• Bruchfeld A.
      The COVID-19 pandemic: consequences for nephrology.
      For example, the critical importance of infection control in dialysis units was highlighted early in the pandemic, after the first reported death from COVID-19 in the United States occurred in a patient receiving in-center hemodialysis in Washington state.
      • Watnick S.
      • McNamara E.
      On the frontline of the COVID-19 outbreak: keeping patients on long-term dialysis safe.
      Our fellows received early education in infection-control policies and witnessed their evolution, implementation, and shortfalls within and outside of the dialysis unit. Moreover, in areas that experienced critical shortages in intensive care, nephrology fellows often faced the need to ration kidney replacement therapy. Some received training in urgent-start peritoneal dialysis in order to manage the surge of patients with COVID-19–related acute kidney injury. Others witnessed and participated with infectious disease specialists, pharmacists, surgeons, intensivists, and bioethicists, among others, in developing multidisciplinary protocols for providing kidney replacement therapy (Box 1).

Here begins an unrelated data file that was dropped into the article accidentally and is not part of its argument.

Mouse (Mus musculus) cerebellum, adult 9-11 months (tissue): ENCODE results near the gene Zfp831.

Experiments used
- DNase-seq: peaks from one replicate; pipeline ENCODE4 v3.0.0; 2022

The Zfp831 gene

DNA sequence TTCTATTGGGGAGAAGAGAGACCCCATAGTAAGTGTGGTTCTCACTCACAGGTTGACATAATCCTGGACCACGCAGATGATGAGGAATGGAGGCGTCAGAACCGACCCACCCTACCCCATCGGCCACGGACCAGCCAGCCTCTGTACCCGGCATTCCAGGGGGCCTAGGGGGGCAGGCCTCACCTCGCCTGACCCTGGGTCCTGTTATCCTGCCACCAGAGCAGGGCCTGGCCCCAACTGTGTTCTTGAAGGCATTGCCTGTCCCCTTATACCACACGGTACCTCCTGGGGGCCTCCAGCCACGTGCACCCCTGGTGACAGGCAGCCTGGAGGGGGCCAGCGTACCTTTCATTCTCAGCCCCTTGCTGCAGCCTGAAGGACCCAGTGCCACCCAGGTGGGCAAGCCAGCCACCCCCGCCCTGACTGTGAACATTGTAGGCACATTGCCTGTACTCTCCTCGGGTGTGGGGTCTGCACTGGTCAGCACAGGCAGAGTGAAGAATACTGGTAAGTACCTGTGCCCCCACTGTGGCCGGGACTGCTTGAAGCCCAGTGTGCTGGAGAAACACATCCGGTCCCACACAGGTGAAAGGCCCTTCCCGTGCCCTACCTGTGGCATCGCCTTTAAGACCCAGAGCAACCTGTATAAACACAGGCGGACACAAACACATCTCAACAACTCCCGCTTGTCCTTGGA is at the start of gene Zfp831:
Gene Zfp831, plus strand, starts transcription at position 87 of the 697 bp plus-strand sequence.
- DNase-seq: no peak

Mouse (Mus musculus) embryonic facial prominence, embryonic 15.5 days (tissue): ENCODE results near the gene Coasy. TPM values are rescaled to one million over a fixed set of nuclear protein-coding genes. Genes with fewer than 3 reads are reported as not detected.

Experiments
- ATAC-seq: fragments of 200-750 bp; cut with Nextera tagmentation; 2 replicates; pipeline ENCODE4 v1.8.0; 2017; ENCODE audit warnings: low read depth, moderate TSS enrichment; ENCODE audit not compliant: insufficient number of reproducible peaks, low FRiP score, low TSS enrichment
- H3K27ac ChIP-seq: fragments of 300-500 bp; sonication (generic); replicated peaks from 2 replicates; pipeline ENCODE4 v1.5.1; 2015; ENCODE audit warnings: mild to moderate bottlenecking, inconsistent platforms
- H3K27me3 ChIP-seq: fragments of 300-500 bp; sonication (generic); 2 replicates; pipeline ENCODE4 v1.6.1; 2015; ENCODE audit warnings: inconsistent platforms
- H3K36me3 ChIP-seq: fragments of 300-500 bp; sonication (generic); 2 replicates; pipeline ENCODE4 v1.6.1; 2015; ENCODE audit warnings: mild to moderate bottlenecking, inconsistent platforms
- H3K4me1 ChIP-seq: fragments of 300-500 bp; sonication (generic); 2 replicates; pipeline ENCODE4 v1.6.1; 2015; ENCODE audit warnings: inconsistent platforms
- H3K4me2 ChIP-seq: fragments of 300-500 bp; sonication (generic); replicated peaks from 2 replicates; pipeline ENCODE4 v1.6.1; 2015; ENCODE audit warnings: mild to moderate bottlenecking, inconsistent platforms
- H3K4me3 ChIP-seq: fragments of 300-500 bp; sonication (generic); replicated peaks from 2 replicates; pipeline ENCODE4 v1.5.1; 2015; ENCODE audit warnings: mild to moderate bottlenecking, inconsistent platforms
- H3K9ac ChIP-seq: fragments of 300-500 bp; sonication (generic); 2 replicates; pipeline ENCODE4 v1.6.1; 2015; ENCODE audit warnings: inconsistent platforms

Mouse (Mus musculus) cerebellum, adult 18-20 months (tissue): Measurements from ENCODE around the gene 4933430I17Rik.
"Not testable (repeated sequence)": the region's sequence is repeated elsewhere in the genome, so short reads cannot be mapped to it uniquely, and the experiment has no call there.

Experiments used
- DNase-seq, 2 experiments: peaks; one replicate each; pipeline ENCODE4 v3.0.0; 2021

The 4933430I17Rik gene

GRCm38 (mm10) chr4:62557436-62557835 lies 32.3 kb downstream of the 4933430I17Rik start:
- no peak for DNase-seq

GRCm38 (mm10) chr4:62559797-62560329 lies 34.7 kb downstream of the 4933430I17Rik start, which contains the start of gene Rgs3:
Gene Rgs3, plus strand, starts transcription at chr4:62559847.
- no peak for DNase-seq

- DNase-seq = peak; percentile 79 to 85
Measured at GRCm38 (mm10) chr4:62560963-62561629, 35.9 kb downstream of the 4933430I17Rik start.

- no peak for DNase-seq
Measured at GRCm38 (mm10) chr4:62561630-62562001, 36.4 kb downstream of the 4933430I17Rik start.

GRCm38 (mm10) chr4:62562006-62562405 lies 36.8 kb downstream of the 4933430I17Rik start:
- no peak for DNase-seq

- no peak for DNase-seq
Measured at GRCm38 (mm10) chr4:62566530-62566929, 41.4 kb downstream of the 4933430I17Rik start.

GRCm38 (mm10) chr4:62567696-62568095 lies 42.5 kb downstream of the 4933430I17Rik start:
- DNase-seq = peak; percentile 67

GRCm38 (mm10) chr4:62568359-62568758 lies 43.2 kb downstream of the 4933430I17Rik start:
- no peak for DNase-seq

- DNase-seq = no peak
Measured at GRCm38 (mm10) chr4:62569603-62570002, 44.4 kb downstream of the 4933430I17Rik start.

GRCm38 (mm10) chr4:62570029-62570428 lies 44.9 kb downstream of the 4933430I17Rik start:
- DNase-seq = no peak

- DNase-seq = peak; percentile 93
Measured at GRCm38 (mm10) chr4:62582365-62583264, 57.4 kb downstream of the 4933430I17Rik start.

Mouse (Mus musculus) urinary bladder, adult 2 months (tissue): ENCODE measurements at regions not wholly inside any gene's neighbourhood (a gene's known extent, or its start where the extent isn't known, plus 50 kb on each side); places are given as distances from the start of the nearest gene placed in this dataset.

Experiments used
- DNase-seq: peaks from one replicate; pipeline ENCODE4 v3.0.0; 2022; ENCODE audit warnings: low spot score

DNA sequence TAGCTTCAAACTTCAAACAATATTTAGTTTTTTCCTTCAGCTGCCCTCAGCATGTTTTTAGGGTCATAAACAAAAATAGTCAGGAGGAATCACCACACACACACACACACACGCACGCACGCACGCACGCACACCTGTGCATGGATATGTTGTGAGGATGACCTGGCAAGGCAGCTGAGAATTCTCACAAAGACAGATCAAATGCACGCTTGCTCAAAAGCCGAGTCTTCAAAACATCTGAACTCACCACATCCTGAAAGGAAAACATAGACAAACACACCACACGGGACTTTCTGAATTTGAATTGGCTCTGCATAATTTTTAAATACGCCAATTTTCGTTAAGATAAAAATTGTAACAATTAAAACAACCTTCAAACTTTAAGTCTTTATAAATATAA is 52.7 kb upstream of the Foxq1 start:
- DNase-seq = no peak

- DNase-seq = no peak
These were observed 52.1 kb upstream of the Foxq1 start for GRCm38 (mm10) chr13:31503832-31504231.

These unique training experiences arising in the context of the pandemic could substantially change nephrology training and practice (Box 1). The effective use of telemedicine in outpatient clinical settings and dialysis settings should now be part of the core education of fellows. Programs should develop new tools to assess fellow progression in this realm towards readiness for unsupervised practice.
      • Lawrence K.
      • Hanley K.
      • Adams J.
      • Sartori D.J.
      • Greene R.
      • Zabar S.
      Building telemedicine capacity for trainees during the novel coronavirus outbreak: a case study and lessons learned.